Confirmation of recognition from the British press normally exists in the awarding of a nickname. Players and teams alike have been labelled with terms of endearment since football’s infancy. The list is as long as it is illustrious, and the ‘Busby Babes’, ‘Kelly Kids’ and ‘Lisbon Lions’ appellations remind fans of the alumni who starred for some of the most talented or celebrated teams in their respective clubs‘ histories.

This trend showed no signs of wavering in the late sixties when Celtic’s new kids on the block were imaginatively tagged with a name that wouldn‘t have looked out of place on Top Of The Pops – ‘The Quality Street Gang’.


At the time of publishing the book of that name in 2013, Paul John Dykes had not yet discovered the exact origins of The Quality Street Gang title.

Erstwhile member of the gang, Danny McGrain, pointed to the popular tinned sweet selection from Mackintosh’s as its inspiration.

McGrain said: “I wouldn’t think that far ahead of naming us that because I was never so confident or brazen about it to think we were ‘The Quality Street Kids’. It was a good name and we went on some great runs of winning games and progressing.”

Kenny Dalglish maintained that this young side didn’t let the complimentary name go to their heads. “I remember getting called a lot worse than that,” he said. “I don’t know how it came about. It was certainly none of the boys who gave themselves that name. Somebody with a wee bit of a fertile imagination must have done it but it never meant anything to the boys. Nobody got carried away with it.”

George Connelly’s recollection is similar to McGrain’s as this group of youngsters became the third exciting generation of talent to emerge from Celtic’s youth system since the late fifties. Connelly said: “There was something about the Quality Street adverts at the time on the telly and they just called us that. A press man said, ‘There’s The Quality Street Gang’ and it stuck.”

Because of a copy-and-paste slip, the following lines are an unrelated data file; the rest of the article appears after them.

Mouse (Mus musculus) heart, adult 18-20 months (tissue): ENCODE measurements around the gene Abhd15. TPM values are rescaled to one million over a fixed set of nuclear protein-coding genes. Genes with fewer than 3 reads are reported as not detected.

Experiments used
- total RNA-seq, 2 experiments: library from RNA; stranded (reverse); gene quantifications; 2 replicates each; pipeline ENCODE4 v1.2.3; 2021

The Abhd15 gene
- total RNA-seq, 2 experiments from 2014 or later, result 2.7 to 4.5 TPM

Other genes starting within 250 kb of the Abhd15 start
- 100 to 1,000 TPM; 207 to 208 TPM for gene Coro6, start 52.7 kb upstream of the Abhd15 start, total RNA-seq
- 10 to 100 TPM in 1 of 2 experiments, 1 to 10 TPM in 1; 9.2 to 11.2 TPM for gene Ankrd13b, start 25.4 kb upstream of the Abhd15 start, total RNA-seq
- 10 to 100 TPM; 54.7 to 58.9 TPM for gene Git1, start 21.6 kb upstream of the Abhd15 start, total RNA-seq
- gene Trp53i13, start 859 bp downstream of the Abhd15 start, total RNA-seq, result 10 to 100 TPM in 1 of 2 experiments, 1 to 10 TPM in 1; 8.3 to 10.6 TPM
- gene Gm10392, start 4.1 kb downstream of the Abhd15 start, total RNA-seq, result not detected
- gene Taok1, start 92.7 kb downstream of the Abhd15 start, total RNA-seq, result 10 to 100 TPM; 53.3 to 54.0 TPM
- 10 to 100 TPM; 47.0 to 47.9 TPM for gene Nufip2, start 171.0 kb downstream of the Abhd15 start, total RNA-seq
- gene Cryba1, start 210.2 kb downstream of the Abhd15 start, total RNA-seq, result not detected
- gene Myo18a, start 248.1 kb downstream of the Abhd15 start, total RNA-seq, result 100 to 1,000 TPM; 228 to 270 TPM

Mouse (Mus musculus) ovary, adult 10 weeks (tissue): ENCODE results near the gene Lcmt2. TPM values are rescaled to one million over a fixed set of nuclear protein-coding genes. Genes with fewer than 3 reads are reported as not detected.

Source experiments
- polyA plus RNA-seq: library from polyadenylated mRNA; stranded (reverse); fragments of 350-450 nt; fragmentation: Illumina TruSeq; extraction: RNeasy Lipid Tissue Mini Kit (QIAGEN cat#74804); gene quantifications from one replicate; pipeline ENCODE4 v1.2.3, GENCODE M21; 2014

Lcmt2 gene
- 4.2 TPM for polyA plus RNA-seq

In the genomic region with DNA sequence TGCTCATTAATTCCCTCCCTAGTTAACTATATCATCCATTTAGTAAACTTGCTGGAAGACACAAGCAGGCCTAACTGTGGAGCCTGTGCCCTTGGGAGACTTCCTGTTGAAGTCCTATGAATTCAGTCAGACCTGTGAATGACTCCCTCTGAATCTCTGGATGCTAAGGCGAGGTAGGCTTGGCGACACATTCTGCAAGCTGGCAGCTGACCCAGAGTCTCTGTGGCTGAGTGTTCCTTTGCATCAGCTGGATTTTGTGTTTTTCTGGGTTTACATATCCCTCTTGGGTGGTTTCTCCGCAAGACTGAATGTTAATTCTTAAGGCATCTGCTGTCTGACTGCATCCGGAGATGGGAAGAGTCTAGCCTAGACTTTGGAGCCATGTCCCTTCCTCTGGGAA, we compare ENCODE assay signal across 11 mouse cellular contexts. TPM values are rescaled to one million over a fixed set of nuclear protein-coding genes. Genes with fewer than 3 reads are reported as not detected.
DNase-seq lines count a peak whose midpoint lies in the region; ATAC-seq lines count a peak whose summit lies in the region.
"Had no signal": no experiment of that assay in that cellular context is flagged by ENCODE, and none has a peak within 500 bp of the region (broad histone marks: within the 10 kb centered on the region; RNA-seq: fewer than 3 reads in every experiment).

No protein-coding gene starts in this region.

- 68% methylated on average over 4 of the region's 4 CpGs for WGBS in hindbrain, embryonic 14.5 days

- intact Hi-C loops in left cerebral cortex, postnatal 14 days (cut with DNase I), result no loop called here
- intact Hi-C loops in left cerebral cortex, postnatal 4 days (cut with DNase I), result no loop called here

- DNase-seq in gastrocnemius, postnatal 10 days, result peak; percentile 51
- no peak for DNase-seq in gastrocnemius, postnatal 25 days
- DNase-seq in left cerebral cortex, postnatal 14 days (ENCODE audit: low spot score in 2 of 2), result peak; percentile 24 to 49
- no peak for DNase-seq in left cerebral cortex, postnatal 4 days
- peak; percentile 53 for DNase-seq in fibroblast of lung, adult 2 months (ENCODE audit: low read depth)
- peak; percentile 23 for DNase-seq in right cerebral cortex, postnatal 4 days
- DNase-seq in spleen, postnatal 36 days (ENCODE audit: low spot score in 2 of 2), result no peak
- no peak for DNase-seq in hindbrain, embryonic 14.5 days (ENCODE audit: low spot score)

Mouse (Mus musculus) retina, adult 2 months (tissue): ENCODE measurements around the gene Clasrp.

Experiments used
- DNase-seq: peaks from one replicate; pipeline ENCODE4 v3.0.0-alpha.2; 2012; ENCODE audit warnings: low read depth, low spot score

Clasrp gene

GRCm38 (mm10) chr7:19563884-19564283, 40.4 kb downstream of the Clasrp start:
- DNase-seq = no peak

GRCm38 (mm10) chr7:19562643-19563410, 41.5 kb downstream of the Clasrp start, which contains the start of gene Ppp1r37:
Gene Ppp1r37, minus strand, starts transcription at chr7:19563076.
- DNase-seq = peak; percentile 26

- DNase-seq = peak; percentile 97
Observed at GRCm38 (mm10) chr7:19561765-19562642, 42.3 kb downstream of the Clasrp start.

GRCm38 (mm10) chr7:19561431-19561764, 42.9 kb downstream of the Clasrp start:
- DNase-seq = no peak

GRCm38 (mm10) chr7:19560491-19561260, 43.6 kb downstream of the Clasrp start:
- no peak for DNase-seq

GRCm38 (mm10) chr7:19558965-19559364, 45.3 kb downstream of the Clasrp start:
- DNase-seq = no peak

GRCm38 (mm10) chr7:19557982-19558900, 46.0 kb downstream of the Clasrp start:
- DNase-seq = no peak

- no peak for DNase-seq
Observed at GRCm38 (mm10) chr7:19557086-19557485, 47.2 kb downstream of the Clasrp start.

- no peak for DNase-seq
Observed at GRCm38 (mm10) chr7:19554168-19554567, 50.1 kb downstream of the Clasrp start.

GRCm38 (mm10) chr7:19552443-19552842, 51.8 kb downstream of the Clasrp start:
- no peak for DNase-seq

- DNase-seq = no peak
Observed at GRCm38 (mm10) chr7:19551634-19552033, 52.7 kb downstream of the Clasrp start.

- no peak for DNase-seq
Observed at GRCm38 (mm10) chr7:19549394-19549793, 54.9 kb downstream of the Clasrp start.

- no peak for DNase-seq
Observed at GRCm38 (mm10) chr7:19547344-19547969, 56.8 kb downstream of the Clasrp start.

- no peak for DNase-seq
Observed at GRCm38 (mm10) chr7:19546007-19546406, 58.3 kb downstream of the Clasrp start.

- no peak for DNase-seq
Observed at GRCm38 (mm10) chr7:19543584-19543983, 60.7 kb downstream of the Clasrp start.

Respected Celtic historian Tom Campbell agreed with this affirmation and poetically suggested: “Chocolates are often given as gifts. These players were like a gift from the Gods.”

As is often the way with such matters, Paul John Dykes finally discovered the story behind The Quality Street Gang’s name years after the book was published. The appropriate moniker was largely down to an ex-Celt, who had been exiled in Manchester since the early ‘60s.

The full story is revealed in the week’s episode of The CQN Podcast: A Celtic State of Mind.

The CQN Podcast is now firmly established, and its mix of music and original interviews has certainly set it apart from the plethora of online Celtic shows.

The 17th instalment of ‘A Celtic State of Mind’ pays tribute to the recently departed Paul Wilson, and includes exclusive interviews with Bobby Lennox, Tommy Callaghan, John Fallon and Kenny Dalglish.


The new Invincibles treble disc DVD is now available from CQN Bookstore HERE. It is quite simply unmissable. What a season that was!


All CQN t-shirts are now reduced to £10, choose from our Invincibles shirt, the Jock Stein one or the Gotcha classic! We’ve added some new books too and there’s some crackers on the way! More on that over the next few weeks or so.

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